Supporting your child’s brain development is a valuable investment because everyone wants their children to be happy, healthy, and successful. From pregnancy through early childhood, the development of your child’s brain is crucial. These formative years determine your child’s ability to learn new skills and cope with stress. When you understand how your child’s brain develops, you can take a few easy steps in aiding that development and helping your child succeed in life.

How Your Child’s Brain Develops

Brain development in children actually begins during pregnancy, when the basic structure of the brain forms. As a newborn, the brain is one-quarter of the size of an adult brain. Simple connections begin to develop, and over time become more complex throughout childhood and adolescence. These connections aid in learning new skills in the future, as well as have an impact on your child’s behavior and health.

Brain connections are affected by both genetics and experiences. Inherited traits and abilities play an important role, but they are not the only factor in brain development. Experiences and interactions – both positive and negative – create connections in your child’s brain. The more frequent these experiences occur, the stronger the connections become.

Focus on balanced nutrition to support your child’s brain development

If your child is not getting a good balance of nutrients, brain development can be impaired. Providing your child with three meals per day, and between two to three snacks will make sure they’re receiving enough nutrients throughout the week. We love these simple snacks from Amazon.

Iron is extremely important for young children, so provide meat or meat alternatives daily. Simple proteins like beef, pork, lamb, chicken, de-boned fish, lentils, eggs, tofu, chickpeas, and beans are good options. To ensure your child’s body is absorbing the iron from these foods, you can serve them alongside vegetables and fruit high in vitamin C, like mangos, sweet potatoes, or broccoli. Including milk, full-fat plain yogurt, iron-fortified infant cereals, and other grain products such as pasta or toast helps balance it all out.

Develop a trusting relationship

Children need positive, trusting relationships with caregivers and other important people in their lives. Creating attachment will make your child feel safe, loved, and secure. Setting firm boundaries so they know they can rely on you will give them the courage to experience things on their own, thereby creating more connections. They need to know that if they fail, you will be right there for comfort and support. Give lots of hugs and cuddles, smile, sing, and provide comfort when your child is upset. This can even help lower stress for both of you.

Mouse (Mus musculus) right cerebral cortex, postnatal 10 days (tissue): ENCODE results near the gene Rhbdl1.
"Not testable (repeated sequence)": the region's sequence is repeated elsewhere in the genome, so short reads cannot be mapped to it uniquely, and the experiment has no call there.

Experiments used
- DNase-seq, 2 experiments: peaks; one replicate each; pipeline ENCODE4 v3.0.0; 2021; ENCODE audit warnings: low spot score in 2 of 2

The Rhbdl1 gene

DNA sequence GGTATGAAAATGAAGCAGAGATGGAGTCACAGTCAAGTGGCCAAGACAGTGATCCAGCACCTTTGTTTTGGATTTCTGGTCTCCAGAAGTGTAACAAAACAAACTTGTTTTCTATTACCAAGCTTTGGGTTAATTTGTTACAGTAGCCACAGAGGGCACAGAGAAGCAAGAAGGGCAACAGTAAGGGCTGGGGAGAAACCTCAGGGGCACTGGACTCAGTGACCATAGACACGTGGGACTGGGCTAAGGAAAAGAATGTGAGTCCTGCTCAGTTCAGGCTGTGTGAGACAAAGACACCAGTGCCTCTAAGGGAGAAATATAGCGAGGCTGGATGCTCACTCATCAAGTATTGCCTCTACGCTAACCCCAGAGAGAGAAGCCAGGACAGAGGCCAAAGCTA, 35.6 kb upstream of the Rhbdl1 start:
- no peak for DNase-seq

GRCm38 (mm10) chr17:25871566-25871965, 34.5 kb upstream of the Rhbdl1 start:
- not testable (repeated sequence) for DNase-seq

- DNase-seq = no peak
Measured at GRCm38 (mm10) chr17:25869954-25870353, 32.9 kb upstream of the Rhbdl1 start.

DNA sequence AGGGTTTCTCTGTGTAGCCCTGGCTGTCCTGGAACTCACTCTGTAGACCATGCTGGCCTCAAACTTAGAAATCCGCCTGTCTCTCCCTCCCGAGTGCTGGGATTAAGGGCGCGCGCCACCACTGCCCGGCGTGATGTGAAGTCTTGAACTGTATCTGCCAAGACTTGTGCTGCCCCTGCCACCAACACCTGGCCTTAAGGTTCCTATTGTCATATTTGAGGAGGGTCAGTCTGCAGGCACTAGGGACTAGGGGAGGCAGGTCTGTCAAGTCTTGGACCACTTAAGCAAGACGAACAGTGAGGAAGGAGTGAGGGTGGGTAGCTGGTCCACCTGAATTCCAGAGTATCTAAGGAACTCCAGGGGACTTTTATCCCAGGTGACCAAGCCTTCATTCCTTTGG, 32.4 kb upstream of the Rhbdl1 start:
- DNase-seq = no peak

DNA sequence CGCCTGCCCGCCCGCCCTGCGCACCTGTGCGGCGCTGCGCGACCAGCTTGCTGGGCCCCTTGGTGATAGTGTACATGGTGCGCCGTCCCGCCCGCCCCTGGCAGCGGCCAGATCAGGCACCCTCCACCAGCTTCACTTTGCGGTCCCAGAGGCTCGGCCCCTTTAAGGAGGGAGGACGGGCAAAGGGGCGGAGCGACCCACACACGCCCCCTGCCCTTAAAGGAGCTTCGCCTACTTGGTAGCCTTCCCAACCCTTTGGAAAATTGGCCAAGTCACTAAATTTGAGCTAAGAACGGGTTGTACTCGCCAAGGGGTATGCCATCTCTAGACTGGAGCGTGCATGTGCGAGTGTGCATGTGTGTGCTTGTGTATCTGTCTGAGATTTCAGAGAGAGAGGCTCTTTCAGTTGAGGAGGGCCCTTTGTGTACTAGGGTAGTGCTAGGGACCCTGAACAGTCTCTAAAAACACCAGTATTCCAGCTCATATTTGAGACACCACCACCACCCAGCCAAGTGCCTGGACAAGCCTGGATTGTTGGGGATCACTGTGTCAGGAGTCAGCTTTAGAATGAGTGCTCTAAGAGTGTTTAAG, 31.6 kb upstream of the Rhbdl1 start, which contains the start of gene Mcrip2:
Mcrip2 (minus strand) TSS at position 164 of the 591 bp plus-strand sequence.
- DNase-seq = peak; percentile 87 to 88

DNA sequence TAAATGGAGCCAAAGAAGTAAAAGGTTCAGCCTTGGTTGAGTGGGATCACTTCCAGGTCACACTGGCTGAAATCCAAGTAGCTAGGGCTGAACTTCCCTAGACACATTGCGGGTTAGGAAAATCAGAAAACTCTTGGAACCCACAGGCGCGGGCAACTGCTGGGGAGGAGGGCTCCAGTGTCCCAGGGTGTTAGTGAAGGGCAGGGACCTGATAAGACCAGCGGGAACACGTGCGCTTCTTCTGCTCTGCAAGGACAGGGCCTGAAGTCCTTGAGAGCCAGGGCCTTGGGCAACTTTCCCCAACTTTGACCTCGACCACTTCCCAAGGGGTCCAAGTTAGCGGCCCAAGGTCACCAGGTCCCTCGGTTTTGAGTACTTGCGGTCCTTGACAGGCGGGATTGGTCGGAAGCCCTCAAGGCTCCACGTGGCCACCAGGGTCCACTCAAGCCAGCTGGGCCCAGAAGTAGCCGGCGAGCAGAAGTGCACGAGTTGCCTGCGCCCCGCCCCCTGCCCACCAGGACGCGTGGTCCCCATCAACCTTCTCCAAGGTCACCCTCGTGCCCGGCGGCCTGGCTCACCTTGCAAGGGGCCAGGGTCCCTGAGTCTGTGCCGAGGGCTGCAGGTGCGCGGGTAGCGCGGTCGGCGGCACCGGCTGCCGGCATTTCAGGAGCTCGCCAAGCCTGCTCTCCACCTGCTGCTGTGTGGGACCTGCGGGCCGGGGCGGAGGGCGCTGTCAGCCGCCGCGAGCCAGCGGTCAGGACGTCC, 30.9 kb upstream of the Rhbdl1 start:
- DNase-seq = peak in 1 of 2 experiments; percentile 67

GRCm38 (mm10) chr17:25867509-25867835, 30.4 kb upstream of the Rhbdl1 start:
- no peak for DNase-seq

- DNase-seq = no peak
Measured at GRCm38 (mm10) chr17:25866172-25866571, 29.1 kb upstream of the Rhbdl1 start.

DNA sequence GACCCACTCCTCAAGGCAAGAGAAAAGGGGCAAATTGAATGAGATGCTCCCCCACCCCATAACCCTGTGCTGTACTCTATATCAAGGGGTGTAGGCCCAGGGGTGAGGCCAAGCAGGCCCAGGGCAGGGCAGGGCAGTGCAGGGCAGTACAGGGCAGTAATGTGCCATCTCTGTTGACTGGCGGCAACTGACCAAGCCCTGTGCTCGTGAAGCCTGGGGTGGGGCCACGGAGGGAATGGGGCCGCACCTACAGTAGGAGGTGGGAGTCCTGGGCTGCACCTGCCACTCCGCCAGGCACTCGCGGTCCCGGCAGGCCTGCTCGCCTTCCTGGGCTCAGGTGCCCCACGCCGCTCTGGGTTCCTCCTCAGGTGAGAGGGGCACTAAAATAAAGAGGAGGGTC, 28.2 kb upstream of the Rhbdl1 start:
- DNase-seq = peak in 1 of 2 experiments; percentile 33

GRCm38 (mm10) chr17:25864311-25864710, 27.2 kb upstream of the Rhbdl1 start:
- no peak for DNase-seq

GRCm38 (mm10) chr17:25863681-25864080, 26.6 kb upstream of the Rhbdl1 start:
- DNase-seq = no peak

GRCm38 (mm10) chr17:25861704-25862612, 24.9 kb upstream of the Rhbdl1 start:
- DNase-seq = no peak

Read and talk to your child

Reading and talking to your child creates important brain connections for language skills. Read anything you come across – books, signs, a recipe. For first-time parents, it might feel silly or strange to speak when the other person can’t reply, so try narrating what you are doing. It doesn’t matter so much what you say to your infant, only that you speak. Telling them what you are putting away when you empty the dishwasher, for example, is not a riveting conversation, but will create those brain pathways for language development later on in life. Speaking multiple languages to your child will not harm language development.

Have serve-and-return interactions with your child

Serve-and-return interactions are interactions that go back and forth between two people. When your baby looks at your face, they have just “served” you an interaction. When you smile back, you have just “returned” the interaction. Positive serve-and-return interactions form relationships and build connections in your child’s brain. Watch, listen and respond to interactions with your child. Smile, talk to your child about things they are looking at, rub their back, and copy the sounds they make.

Minimize toxic stress to support your child’s brain development

Toxic stress is stress that is constant, intense, and not aided by adequate support for your child. Stress can create many negative effects, including having a detrimental impact on your child’s memory, brain development, and health. By helping your child learn to cope with stress, you can lessen its negative effects. Practice relaxation, talk about problems, give a name to the emotions your child is feeling, and model appropriate ways of dealing with stress.

Grab these social-emotional flashcards

Perfect for helping your child identify the emotions they’re feeling.

By providing nutritious food and creating positive interactions, you can improve how your child’s brain develops. The brain connections created from pregnancy through early childhood determine so much of your child’s success in life. How they handle stress, interact with others, and learn new skills can all be improved with a few simple actions to aid brain development.

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